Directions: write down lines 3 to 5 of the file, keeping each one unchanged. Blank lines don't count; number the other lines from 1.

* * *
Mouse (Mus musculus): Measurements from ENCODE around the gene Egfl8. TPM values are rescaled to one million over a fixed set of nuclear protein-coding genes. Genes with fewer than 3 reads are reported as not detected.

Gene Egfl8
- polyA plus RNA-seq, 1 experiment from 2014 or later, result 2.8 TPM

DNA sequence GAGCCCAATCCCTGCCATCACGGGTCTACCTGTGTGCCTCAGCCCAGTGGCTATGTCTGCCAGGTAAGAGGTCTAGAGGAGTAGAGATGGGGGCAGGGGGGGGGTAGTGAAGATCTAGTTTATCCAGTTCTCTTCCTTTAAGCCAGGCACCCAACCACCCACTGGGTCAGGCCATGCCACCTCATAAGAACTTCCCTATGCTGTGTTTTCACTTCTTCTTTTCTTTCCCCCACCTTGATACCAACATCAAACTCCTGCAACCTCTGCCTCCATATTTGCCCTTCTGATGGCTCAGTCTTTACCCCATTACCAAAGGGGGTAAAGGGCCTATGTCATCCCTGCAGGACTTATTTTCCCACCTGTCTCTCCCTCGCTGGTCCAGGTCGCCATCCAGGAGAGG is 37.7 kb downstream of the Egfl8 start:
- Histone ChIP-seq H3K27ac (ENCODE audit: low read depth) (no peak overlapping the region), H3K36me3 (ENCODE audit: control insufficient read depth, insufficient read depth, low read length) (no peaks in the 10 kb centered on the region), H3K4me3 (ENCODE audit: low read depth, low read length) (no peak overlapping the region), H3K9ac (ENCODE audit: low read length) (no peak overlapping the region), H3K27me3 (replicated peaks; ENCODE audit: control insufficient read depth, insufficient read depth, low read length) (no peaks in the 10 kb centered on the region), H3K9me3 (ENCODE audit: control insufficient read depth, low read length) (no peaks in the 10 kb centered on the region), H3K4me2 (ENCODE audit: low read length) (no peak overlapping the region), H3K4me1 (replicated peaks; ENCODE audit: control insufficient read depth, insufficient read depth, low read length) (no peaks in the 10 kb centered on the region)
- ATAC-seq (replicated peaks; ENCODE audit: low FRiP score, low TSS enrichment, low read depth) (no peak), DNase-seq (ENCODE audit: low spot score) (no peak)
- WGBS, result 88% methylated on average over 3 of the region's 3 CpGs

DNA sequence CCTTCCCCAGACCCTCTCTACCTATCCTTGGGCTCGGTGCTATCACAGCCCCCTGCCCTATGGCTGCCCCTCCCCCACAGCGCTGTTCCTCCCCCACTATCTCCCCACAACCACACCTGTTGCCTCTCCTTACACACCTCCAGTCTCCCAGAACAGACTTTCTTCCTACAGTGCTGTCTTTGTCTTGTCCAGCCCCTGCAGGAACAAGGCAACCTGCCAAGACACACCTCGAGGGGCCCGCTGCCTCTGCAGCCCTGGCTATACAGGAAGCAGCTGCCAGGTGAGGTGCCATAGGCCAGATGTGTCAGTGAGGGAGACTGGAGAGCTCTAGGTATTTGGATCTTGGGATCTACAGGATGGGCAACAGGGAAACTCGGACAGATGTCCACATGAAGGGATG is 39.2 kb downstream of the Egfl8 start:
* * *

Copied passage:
- polyA plus RNA-seq, 1 experiment from 2014 or later, result 2.8 TPM

DNA sequence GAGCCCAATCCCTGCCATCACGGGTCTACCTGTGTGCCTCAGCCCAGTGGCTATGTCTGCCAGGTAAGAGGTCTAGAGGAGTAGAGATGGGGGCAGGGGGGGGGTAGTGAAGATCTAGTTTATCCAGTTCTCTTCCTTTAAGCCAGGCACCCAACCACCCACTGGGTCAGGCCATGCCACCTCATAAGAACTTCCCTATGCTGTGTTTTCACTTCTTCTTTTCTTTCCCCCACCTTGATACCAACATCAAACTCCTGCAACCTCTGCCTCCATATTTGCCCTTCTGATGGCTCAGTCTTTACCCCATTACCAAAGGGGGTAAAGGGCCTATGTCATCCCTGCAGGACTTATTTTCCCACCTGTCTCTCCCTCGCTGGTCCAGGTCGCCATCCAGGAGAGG is 37.7 kb downstream of the Egfl8 start:
- Histone ChIP-seq H3K27ac (ENCODE audit: low read depth) (no peak overlapping the region), H3K36me3 (ENCODE audit: control insufficient read depth, insufficient read depth, low read length) (no peaks in the 10 kb centered on the region), H3K4me3 (ENCODE audit: low read depth, low read length) (no peak overlapping the region), H3K9ac (ENCODE audit: low read length) (no peak overlapping the region), H3K27me3 (replicated peaks; ENCODE audit: control insufficient read depth, insufficient read depth, low read length) (no peaks in the 10 kb centered on the region), H3K9me3 (ENCODE audit: control insufficient read depth, low read length) (no peaks in the 10 kb centered on the region), H3K4me2 (ENCODE audit: low read length) (no peak overlapping the region), H3K4me1 (replicated peaks; ENCODE audit: control insufficient read depth, insufficient read depth, low read length) (no peaks in the 10 kb centered on the region)